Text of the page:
Initial rise of bubbles in cohesive sediments by a process of viscoelastic fracture
Algar, Christopher K.
Boudreau, Bernard P.
Barry, Mark A.
MetadataShow full item record
An understanding of the mechanics of bubble rise in sediments is essential because of the role of bubbles in releasing methane to the atmosphere and the formation and melting of gas hydrates. Past models to describe and predict the rise of other buoyant geological bodies through a surrounding solid (e.g., magmas and hydrofractures) appear not to be applicable to bubbles in soft sediments, and this paper presents a new model for gas bubble rise in soft, fine-grained, cohesive sediments. Bubbles in such sediments are essentially “dry” (little if any free water) and grow through a process of elastic expansion and fracture that can be described using the principles of linear elastic fracture mechanics, which assume the existence of a spectrum of flaws within the sediment fabric. By extending this theory, we predict that bubbles initially rise by preferential propagation of a fracture in a (sub) vertical direction. We present a criterion for initial bubble rise. Once rise is initiated, the speed of rise is controlled by the viscoelastic response of the sediments to stress. Using this new bubble rise model, we estimate rise velocities to be of the order of centimeters per second. We again show that capillary pressure plays no substantive role in controlling bubble growth or rise.
Author Posting. © American Geophysical Union, 2011. This article is posted here by permission of American Geophysical Union for personal use, not for redistribution. The definitive version was published in Journal of Geophysical Research 116 (2011): B04207, doi:10.1029/2010JB008133.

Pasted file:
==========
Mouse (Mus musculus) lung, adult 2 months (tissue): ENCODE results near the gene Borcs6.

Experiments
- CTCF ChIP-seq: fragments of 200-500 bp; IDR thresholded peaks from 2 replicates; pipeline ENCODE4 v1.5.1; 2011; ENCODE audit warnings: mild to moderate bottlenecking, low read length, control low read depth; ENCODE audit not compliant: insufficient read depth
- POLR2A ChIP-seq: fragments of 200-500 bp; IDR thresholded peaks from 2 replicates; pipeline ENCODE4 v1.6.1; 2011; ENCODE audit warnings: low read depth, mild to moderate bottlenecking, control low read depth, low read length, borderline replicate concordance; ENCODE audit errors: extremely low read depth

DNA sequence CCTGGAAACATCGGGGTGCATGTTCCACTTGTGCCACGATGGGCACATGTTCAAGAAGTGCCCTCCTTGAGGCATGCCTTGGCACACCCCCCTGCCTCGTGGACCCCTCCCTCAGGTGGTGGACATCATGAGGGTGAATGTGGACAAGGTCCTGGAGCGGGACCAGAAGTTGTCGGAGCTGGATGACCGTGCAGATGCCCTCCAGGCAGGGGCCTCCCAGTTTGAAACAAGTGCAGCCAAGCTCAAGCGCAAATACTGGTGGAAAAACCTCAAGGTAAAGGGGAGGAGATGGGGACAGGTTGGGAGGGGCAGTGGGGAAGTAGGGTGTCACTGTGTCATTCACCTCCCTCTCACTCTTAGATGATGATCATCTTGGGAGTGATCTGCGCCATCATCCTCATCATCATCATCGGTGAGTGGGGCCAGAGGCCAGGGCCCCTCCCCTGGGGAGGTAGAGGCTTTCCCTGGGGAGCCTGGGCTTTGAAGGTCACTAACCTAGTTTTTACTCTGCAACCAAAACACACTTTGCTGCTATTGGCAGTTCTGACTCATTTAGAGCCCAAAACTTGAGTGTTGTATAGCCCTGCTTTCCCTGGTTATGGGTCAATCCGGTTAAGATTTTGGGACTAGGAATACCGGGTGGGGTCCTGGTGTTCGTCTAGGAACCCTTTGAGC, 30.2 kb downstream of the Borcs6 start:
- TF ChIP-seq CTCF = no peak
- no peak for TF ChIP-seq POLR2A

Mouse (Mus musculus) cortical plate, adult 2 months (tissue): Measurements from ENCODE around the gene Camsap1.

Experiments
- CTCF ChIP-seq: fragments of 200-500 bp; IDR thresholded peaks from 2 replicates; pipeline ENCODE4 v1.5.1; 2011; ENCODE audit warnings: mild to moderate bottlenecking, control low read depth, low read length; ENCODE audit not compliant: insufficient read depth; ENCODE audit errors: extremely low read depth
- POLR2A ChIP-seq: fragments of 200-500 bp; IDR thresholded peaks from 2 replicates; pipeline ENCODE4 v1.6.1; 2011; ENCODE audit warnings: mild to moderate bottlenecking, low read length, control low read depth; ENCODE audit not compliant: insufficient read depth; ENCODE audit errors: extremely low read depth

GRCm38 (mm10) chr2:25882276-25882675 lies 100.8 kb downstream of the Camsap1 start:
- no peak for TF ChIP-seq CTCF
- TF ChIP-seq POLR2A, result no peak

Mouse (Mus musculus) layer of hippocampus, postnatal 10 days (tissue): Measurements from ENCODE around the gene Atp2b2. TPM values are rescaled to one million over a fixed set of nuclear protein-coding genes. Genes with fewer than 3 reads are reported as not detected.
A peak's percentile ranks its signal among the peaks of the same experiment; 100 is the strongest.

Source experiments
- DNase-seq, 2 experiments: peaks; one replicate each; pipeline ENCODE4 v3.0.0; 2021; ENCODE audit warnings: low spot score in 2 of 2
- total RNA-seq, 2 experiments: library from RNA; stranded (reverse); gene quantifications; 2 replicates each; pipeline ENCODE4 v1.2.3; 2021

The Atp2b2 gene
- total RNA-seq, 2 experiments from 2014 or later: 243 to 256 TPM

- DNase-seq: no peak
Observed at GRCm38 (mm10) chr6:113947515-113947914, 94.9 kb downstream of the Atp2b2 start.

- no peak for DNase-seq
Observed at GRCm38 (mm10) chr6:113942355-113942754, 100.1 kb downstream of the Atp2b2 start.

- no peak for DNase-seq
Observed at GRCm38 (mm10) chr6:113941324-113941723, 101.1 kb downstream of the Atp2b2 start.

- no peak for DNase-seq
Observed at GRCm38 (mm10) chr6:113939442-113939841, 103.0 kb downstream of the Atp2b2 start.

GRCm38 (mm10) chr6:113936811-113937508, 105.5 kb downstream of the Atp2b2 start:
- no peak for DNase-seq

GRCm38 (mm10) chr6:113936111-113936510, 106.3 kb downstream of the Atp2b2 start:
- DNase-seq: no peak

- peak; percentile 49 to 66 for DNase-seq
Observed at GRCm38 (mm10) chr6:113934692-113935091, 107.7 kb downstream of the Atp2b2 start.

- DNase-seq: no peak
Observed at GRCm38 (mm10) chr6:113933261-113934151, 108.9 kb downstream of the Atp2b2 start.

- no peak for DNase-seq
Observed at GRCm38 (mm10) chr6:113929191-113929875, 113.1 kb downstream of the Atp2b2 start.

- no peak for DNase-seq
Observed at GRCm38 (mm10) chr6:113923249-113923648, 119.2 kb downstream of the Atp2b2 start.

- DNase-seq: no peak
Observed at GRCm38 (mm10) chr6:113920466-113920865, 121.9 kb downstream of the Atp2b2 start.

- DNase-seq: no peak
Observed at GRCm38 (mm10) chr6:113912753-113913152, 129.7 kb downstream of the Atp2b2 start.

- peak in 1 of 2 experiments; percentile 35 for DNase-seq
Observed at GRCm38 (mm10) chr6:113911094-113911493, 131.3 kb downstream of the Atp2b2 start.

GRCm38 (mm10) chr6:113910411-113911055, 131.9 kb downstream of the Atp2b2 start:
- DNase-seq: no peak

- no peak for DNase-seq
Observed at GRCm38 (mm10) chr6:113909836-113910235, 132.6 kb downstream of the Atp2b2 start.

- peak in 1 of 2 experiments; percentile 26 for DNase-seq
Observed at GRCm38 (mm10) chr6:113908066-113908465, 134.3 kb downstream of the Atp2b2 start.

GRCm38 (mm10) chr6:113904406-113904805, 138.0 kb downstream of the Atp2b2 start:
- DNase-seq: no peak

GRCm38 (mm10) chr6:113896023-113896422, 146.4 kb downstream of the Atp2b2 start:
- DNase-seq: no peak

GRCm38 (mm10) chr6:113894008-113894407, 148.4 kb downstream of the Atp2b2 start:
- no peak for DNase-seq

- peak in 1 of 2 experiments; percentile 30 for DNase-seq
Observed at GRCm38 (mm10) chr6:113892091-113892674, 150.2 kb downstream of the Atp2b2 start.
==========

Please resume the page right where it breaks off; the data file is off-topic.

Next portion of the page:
Showing items related by title, author, creator and subject.
Observations of bubbles in natural seep flares at MC 118 and GC 600 using in situ quantitative imaging Wang, Binbin; Socolofsky, Scott; Breier, John A.; Seewald, Jeffrey S. (John Wiley & Sons, 2016-04-02)This paper reports the results of quantitative imaging using a stereoscopic, high-speed camera system at two natural gas seep sites in the northern Gulf of Mexico during the Gulf Integrated Spill Research G07 cruise in ...
The use of diagnostic imaging for identifying abnormal gas accumulations in cetaceans and pinnipeds Dennison, Sophie; Fahlman, Andreas; Moore, Michael J. (Frontiers Media, 2012-06-06)Recent dogma suggested that marine mammals are not at risk of decompression sickness due to a number of evolutionary adaptations. Several proposed adaptations exist. Lung compression and alveolar collapse that terminate ...
Stanley, Rachel H. R.; Jenkins, William J.; Lott, Dempsey E.; Doney, Scott C. (American Geophysical Union, 2009-11-19)Air-sea gas exchange is an important part of the biogeochemical cycles of many climatically and biologically relevant gases including CO2, O2, dimethyl sulfide and CH4. Here we use a three year observational time series ...